For eight months, Air Force Major Eric Egland toured all over Iraq with combat units, hitting hair-raising spots such as Ramadi and Fallujah. The Pentagon counterterrorism advisor listened to what hundreds of troops had to say about their mission and found a common theme: They were not getting the right support to help fight a morphing, terrorist insurgency.
After his 2005 tour, Egland said, "I was surprised at how localized the war really is-it made me realize the war is not going to be run out of the palaces of Baghdad."
But that, he says, is precisely what has happened: Pentagon decision makers still use top-heavy Cold War patterns in Iraq, rather than listening to units about what they need to win over locals and beat insurgents. The result, he says, has been a series of seemingly small mistakes that have built to major losses in the war.
Egland, 37, promised the troops he met that he would take their complaints to higher-ups. He went through the "Baghdad chain," he said, but "nobody was willing to change the top-down mindset." Other officials liked the ideas, but things moved too slowly for Egland's liking. Time was draining away, and the insurgency was pressing on.
So in 2006, Egland wrote an essay called "Six Steps to Victory," which outlined ways to win, such as giving battalion commanders more authority to decide what equipment they need. He took four months off and burned $50,000 to expand the steps into a self-published book, The Troops Need You, America! A publishing house offered to print it, but that would have taken a year-too long to wait, Egland said. In 2003, enemy attacks numbered 100 to 200 month, he said, but now that figure is over 1,000 a month.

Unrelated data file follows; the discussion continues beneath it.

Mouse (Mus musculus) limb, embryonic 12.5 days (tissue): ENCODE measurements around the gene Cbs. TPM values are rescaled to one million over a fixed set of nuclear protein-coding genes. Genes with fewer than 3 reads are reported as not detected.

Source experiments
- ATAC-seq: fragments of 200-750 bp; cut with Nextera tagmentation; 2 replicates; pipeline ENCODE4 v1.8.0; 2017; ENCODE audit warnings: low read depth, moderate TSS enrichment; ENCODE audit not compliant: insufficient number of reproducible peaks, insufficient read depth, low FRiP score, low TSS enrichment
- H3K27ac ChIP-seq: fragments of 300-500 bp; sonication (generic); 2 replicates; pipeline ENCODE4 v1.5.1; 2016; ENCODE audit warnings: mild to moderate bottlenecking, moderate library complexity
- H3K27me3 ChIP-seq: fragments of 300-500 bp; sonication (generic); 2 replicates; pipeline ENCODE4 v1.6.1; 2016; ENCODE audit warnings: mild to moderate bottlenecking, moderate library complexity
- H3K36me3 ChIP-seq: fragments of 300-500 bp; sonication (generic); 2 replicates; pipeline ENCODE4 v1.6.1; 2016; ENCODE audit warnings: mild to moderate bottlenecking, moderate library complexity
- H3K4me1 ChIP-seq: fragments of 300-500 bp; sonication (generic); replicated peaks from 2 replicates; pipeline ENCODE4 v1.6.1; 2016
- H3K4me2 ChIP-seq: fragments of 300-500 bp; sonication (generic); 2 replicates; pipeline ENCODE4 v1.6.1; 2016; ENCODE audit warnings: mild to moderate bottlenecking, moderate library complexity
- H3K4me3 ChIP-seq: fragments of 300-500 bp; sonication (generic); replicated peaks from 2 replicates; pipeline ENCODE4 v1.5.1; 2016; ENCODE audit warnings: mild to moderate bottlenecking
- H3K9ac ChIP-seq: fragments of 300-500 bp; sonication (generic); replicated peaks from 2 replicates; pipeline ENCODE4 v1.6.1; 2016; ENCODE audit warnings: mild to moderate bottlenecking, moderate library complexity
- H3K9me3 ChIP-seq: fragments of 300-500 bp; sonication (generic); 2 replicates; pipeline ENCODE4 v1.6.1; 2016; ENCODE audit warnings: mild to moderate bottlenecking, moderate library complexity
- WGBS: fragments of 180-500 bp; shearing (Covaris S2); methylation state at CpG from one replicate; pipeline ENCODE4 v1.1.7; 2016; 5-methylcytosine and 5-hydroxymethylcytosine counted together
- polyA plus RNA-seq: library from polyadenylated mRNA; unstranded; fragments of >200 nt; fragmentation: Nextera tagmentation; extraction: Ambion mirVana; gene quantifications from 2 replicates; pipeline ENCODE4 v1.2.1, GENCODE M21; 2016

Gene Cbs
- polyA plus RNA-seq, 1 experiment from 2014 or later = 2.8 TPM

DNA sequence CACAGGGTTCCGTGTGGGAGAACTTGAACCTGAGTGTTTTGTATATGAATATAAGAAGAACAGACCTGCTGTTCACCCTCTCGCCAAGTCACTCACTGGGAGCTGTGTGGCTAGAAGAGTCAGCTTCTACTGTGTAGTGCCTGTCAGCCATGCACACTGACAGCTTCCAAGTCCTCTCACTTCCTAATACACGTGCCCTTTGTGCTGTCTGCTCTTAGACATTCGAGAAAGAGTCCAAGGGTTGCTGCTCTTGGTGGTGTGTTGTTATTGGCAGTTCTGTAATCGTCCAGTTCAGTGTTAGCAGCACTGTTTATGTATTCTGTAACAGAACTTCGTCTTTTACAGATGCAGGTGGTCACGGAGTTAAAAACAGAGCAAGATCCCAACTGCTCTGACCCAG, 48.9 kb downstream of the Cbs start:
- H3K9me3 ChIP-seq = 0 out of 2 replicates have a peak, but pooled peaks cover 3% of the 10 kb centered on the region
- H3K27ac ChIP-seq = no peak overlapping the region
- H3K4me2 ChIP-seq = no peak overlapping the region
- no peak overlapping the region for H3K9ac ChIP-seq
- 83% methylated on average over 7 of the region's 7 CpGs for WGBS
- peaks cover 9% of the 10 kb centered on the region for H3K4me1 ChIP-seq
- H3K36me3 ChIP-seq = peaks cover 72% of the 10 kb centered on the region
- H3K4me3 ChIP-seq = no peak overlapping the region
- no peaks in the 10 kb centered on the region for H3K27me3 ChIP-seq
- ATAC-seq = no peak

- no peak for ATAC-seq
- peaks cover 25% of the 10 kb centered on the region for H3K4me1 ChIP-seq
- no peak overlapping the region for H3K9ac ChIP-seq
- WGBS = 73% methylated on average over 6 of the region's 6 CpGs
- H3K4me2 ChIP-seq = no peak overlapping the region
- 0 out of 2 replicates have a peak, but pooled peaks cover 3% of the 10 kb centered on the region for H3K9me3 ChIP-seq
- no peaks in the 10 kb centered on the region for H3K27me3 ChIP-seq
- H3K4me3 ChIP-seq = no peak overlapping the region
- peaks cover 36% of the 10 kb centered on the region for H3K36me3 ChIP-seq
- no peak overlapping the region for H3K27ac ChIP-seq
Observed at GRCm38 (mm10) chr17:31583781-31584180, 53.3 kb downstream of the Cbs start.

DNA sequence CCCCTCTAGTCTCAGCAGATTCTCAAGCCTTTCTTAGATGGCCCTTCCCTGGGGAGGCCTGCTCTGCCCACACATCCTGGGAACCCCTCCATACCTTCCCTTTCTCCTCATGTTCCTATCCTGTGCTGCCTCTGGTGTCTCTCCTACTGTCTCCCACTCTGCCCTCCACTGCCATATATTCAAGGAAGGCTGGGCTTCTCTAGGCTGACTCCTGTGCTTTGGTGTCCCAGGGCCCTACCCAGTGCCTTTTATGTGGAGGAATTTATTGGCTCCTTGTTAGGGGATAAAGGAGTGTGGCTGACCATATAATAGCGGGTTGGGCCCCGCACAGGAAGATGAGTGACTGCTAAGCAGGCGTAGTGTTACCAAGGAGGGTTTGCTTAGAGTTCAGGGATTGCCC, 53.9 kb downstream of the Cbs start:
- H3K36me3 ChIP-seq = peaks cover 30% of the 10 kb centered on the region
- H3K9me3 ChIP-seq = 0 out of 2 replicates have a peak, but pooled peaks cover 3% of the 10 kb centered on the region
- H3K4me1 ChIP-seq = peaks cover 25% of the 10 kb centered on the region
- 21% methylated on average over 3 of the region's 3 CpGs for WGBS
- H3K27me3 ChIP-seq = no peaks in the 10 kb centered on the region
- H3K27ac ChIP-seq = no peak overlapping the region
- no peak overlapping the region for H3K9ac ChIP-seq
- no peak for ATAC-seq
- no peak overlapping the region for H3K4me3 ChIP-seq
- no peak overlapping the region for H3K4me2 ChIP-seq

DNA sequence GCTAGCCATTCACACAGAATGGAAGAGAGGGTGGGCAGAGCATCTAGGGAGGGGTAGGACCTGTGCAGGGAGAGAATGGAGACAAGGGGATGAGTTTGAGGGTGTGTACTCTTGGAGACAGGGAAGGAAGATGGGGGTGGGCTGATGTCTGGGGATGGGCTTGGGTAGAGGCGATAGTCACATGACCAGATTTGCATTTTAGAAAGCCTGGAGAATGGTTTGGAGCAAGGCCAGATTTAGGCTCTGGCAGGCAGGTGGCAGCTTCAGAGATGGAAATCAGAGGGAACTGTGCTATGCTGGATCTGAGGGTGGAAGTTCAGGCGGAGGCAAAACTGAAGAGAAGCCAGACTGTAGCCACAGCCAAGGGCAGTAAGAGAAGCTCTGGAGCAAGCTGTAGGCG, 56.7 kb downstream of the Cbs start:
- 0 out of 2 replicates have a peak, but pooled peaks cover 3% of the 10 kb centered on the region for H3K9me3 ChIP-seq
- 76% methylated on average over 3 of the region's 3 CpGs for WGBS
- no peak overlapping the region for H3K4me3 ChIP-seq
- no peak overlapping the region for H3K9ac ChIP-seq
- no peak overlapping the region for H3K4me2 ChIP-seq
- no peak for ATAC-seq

Since then, Egland has appeared on news network shows and been recognized by President George W. Bush and Gen. David Petraeus, commander of multinational forces in Iraq.
"You clearly have a good understanding of the complex, evolving nature of the situation here in Iraq," Petraeus told Egland after reading his book, adding, "Well done!" in a handwritten note. But whether Egland's recommendations are being widely incorporated into the new strategy for Iraq remains to be seen. So Egland, though he is still a full-time counterterrorism advisor, pulls all-nighters at his Sacramento home to get Americans involved in a World War II-style national effort.
Egland does that mainly through his nonprofit group, Troops Need You. It works differently than most volunteer programs to help soldiers. Care packages stack high in warehouses to meet soldiers' personal needs, Egland says, but he wants Americans also to send things that specifically help their mission. The troops "had enough resources for themselves, but they didn't have carrots-things to win over the locals," he told WORLD.
One example: Last month Troops Need You sent $5,000 in basic medical supplies to the 1st "Black Lions" Battalion, 28th Infantry Regiment, in southern Baghdad's Rashid District. Insurgent attacks meant locals in the neighborhood of Furat were suffering shrapnel wounds from exploding mortar, and with the hospital out of commission, many turned to the battalion for help. Having the supplies prompted one frustrated local doctor to begin practicing medicine again, and is bolstering the authority of neighborhood councils that deliver them.
"Providing medical supplies is helping, but it is helping Iraqis help Iraqis," battalion executive officer Maj. Erik Overby told WORLD. Troops Need You has also supplied thousands of dollars worth of soccer equipment and water purification systems to other units. They are the sort of projects that help build local trust, even leading to more tips on counterinsurgent activities for troops.